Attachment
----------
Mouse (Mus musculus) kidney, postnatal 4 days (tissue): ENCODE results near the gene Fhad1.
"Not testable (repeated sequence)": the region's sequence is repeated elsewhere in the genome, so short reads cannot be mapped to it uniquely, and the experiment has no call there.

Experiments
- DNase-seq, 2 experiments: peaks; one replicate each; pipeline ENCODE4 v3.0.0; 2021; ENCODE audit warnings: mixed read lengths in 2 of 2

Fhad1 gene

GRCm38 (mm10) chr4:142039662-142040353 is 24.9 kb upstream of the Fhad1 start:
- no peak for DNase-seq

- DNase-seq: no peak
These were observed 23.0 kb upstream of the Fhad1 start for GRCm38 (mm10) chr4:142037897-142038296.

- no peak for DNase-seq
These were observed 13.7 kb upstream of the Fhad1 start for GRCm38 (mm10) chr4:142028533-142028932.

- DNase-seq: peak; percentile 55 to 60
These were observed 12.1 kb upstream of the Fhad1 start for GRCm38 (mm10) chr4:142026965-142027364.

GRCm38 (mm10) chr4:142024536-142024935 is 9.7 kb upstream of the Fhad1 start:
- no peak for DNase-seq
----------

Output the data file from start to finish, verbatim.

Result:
Mouse (Mus musculus) kidney, postnatal 4 days (tissue): ENCODE results near the gene Fhad1.
"Not testable (repeated sequence)": the region's sequence is repeated elsewhere in the genome, so short reads cannot be mapped to it uniquely, and the experiment has no call there.

Experiments
- DNase-seq, 2 experiments: peaks; one replicate each; pipeline ENCODE4 v3.0.0; 2021; ENCODE audit warnings: mixed read lengths in 2 of 2

Fhad1 gene

GRCm38 (mm10) chr4:142039662-142040353 is 24.9 kb upstream of the Fhad1 start:
- no peak for DNase-seq

- DNase-seq: no peak
These were observed 23.0 kb upstream of the Fhad1 start for GRCm38 (mm10) chr4:142037897-142038296.

- no peak for DNase-seq
These were observed 13.7 kb upstream of the Fhad1 start for GRCm38 (mm10) chr4:142028533-142028932.

- DNase-seq: peak; percentile 55 to 60
These were observed 12.1 kb upstream of the Fhad1 start for GRCm38 (mm10) chr4:142026965-142027364.

GRCm38 (mm10) chr4:142024536-142024935 is 9.7 kb upstream of the Fhad1 start:
- no peak for DNase-seq